For instance, if the interviewer says that they appreciate how supportive everyone is, this is very different than a love of working through challenge after challenge. One is a commentary on how people look out for one another while the latter says something about thinking fast on your feet. There are no ‘wrong’ answers here — it comes down to what you’re looking for from a job. If you don’t want new problems thrown at you on a daily basis (a prospect that’s extremely enticing to some employees), you might be better off looking elsewhere. As long as you have a solid idea of what you expect from your next job, you should get some perspective on whether the position can provide this.
You should already know the main components of your job well before you schedule an interview. This question drives more to the heart of how days are typically structured. This killer question is often more necessary than most applicants think.
It’s not unusual for people to think that they’ll be focusing more on one aspect of the position, only to find that the bulk of their time goes to an ancillary responsibility that they didn’t fully consider before joining. This is particularly true in small offices, where people are required to wear multiple hats. For instance, a bookkeeper that also doubles as an office manager might find that they spend more time manning the phones than they do balancing the numbers.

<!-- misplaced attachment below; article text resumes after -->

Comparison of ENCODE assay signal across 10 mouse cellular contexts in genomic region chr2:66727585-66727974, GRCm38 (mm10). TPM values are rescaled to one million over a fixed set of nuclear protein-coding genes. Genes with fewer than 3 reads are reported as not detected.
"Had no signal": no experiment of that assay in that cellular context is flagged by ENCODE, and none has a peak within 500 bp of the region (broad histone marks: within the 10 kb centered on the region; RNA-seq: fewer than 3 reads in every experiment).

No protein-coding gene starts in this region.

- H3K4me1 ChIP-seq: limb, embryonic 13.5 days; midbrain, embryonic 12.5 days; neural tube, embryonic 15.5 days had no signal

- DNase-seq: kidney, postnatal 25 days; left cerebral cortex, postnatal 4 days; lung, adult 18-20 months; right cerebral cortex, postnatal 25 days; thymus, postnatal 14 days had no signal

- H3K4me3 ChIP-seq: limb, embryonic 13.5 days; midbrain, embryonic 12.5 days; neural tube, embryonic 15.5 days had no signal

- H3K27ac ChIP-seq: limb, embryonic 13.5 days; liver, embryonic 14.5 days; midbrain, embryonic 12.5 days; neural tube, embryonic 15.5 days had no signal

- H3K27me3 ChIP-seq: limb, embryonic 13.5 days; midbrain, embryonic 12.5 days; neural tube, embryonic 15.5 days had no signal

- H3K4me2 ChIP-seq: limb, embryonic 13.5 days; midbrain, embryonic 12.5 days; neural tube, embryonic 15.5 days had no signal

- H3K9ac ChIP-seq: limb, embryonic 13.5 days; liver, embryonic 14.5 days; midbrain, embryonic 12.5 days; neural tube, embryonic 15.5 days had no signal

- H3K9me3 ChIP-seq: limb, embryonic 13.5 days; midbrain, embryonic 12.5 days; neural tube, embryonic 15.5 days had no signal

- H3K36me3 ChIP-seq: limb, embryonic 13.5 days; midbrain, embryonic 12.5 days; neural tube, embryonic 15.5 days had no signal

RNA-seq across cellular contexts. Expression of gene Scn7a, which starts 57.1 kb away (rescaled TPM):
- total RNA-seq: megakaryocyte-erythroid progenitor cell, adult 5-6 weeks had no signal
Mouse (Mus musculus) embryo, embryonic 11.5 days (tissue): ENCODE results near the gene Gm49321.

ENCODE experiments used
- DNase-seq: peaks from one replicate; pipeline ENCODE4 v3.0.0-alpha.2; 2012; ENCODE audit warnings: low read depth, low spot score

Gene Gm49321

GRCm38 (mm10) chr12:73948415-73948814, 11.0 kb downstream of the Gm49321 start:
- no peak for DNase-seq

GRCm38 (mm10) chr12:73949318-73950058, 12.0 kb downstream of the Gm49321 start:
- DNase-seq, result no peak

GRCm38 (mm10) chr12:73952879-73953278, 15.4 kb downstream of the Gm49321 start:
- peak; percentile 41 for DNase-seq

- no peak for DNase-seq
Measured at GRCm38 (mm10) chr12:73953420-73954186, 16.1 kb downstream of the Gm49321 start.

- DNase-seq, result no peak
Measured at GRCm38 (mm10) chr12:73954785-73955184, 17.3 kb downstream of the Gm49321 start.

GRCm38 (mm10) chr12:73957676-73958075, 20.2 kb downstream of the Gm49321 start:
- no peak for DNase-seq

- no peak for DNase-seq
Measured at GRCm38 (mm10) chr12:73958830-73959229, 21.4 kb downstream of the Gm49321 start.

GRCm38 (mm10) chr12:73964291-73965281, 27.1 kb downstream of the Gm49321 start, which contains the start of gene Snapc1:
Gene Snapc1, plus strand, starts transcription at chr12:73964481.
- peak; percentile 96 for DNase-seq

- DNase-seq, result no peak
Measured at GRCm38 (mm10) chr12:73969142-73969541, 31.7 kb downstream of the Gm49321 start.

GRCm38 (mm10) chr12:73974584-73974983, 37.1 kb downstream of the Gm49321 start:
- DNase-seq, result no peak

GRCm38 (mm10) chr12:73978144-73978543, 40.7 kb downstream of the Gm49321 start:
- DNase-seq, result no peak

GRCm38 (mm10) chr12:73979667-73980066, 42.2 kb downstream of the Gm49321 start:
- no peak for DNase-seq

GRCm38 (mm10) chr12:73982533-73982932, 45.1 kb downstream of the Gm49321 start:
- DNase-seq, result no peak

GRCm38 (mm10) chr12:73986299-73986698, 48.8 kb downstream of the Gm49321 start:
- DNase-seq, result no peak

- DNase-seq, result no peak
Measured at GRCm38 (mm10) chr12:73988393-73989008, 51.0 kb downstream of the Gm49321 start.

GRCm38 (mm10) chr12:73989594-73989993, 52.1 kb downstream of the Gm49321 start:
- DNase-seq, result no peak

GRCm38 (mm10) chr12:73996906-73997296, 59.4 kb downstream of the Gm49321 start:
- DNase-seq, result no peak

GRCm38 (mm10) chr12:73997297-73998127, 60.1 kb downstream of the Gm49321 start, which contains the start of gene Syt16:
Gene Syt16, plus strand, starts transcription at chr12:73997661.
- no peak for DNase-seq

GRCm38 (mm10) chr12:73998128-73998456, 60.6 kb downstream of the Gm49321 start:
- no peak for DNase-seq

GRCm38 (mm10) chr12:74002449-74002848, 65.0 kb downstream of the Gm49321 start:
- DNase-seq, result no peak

There are always going to be multiple ways to rise the ranks, but this question is the chance to learn more about what the company prioritizes. Being proactive in your career might mean anything from attending conferences and networking more to taking classes in a related field. For instance, if you were being hired as a retail associate, you might take a class on marketing to understand how to attract customers and tempt them into trying a new product.
The question is also a signal to the interviewer that you’re ready to go the distance for the company, which can help you gain the edge over the competition. An applicant who looks more qualified on paper may have little to no interest in staying with the company for very long — and that intention is not always easy to hide when they’re in an interview.
While all of these are good questions to ask at the end of an interview, it’s important to make them unique. Chances are that the interviewer either touched on something specific already or that you had already done your research into some of these topics. A top way to get hired is to prove that you’ve been on the ball the whole time.
When you’re fortunate enough to meet with the employer, you have the chance to make an impression that lasts.
Having a killer interview is all about practice. At Goodwill Industries of Monocacy Valley, we offer job training services that include interview skills development. More than just helping you squash your nerves, this is a chance to nail down communication techniques that last long after you’re hired. If you want to learn more about how to be smart about your job search, contact us today for more information about what we can do.